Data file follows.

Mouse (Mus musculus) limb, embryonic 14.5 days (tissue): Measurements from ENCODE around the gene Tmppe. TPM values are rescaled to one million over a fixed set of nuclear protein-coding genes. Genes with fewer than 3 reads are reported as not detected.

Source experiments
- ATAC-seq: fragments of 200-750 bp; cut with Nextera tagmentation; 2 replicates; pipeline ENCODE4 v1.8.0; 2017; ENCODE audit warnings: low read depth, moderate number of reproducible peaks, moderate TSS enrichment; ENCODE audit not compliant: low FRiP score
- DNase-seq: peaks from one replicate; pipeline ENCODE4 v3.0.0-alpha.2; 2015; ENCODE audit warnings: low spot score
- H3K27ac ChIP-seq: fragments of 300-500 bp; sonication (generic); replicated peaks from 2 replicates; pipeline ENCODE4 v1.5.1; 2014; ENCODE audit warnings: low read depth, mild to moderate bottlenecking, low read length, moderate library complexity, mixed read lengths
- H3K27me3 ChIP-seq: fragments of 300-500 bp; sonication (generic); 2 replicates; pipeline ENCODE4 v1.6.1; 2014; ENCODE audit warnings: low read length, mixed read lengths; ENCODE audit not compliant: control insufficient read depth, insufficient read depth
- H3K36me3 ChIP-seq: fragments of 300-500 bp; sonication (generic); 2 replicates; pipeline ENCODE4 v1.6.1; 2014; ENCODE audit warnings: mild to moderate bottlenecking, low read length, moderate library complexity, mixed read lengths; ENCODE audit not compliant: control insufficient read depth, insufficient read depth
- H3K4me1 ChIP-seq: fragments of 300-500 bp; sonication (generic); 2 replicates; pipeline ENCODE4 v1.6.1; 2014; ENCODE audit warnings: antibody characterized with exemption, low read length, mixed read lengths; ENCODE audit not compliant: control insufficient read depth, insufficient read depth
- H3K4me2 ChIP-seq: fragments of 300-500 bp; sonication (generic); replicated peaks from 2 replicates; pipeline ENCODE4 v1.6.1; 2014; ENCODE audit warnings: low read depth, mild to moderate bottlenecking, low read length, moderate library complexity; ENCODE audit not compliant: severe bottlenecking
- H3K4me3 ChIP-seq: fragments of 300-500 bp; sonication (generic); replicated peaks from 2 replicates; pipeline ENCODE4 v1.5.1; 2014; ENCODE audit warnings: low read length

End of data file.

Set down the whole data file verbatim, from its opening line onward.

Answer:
Mouse (Mus musculus) limb, embryonic 14.5 days (tissue): Measurements from ENCODE around the gene Tmppe. TPM values are rescaled to one million over a fixed set of nuclear protein-coding genes. Genes with fewer than 3 reads are reported as not detected.

Source experiments
- ATAC-seq: fragments of 200-750 bp; cut with Nextera tagmentation; 2 replicates; pipeline ENCODE4 v1.8.0; 2017; ENCODE audit warnings: low read depth, moderate number of reproducible peaks, moderate TSS enrichment; ENCODE audit not compliant: low FRiP score
- DNase-seq: peaks from one replicate; pipeline ENCODE4 v3.0.0-alpha.2; 2015; ENCODE audit warnings: low spot score
- H3K27ac ChIP-seq: fragments of 300-500 bp; sonication (generic); replicated peaks from 2 replicates; pipeline ENCODE4 v1.5.1; 2014; ENCODE audit warnings: low read depth, mild to moderate bottlenecking, low read length, moderate library complexity, mixed read lengths
- H3K27me3 ChIP-seq: fragments of 300-500 bp; sonication (generic); 2 replicates; pipeline ENCODE4 v1.6.1; 2014; ENCODE audit warnings: low read length, mixed read lengths; ENCODE audit not compliant: control insufficient read depth, insufficient read depth
- H3K36me3 ChIP-seq: fragments of 300-500 bp; sonication (generic); 2 replicates; pipeline ENCODE4 v1.6.1; 2014; ENCODE audit warnings: mild to moderate bottlenecking, low read length, moderate library complexity, mixed read lengths; ENCODE audit not compliant: control insufficient read depth, insufficient read depth
- H3K4me1 ChIP-seq: fragments of 300-500 bp; sonication (generic); 2 replicates; pipeline ENCODE4 v1.6.1; 2014; ENCODE audit warnings: antibody characterized with exemption, low read length, mixed read lengths; ENCODE audit not compliant: control insufficient read depth, insufficient read depth
- H3K4me2 ChIP-seq: fragments of 300-500 bp; sonication (generic); replicated peaks from 2 replicates; pipeline ENCODE4 v1.6.1; 2014; ENCODE audit warnings: low read depth, mild to moderate bottlenecking, low read length, moderate library complexity; ENCODE audit not compliant: severe bottlenecking
- H3K4me3 ChIP-seq: fragments of 300-500 bp; sonication (generic); replicated peaks from 2 replicates; pipeline ENCODE4 v1.5.1; 2014; ENCODE audit warnings: low read length